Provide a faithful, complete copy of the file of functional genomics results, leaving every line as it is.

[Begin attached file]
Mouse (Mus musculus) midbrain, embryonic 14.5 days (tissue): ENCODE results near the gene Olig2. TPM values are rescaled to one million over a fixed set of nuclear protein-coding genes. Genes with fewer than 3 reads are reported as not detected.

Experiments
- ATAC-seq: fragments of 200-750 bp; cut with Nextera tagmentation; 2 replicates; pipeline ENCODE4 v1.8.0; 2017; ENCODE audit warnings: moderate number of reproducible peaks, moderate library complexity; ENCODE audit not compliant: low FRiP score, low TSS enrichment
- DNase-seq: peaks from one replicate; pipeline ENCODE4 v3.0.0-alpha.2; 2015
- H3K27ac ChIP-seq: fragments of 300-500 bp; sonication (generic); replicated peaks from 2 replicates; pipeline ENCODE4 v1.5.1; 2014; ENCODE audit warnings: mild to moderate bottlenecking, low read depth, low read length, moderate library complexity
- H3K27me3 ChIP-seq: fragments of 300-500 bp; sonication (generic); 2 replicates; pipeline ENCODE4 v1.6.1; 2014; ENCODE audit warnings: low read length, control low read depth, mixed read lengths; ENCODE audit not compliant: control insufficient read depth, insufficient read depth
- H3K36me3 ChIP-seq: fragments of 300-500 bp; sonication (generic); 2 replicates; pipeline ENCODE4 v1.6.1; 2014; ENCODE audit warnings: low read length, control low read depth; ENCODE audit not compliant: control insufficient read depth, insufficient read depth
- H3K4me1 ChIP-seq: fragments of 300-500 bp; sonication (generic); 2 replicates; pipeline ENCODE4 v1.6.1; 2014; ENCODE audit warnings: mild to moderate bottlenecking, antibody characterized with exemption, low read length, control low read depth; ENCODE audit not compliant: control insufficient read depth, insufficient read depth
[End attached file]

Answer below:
Mouse (Mus musculus) midbrain, embryonic 14.5 days (tissue): ENCODE results near the gene Olig2. TPM values are rescaled to one million over a fixed set of nuclear protein-coding genes. Genes with fewer than 3 reads are reported as not detected.

Experiments
- ATAC-seq: fragments of 200-750 bp; cut with Nextera tagmentation; 2 replicates; pipeline ENCODE4 v1.8.0; 2017; ENCODE audit warnings: moderate number of reproducible peaks, moderate library complexity; ENCODE audit not compliant: low FRiP score, low TSS enrichment
- DNase-seq: peaks from one replicate; pipeline ENCODE4 v3.0.0-alpha.2; 2015
- H3K27ac ChIP-seq: fragments of 300-500 bp; sonication (generic); replicated peaks from 2 replicates; pipeline ENCODE4 v1.5.1; 2014; ENCODE audit warnings: mild to moderate bottlenecking, low read depth, low read length, moderate library complexity
- H3K27me3 ChIP-seq: fragments of 300-500 bp; sonication (generic); 2 replicates; pipeline ENCODE4 v1.6.1; 2014; ENCODE audit warnings: low read length, control low read depth, mixed read lengths; ENCODE audit not compliant: control insufficient read depth, insufficient read depth
- H3K36me3 ChIP-seq: fragments of 300-500 bp; sonication (generic); 2 replicates; pipeline ENCODE4 v1.6.1; 2014; ENCODE audit warnings: low read length, control low read depth; ENCODE audit not compliant: control insufficient read depth, insufficient read depth
- H3K4me1 ChIP-seq: fragments of 300-500 bp; sonication (generic); 2 replicates; pipeline ENCODE4 v1.6.1; 2014; ENCODE audit warnings: mild to moderate bottlenecking, antibody characterized with exemption, low read length, control low read depth; ENCODE audit not compliant: control insufficient read depth, insufficient read depth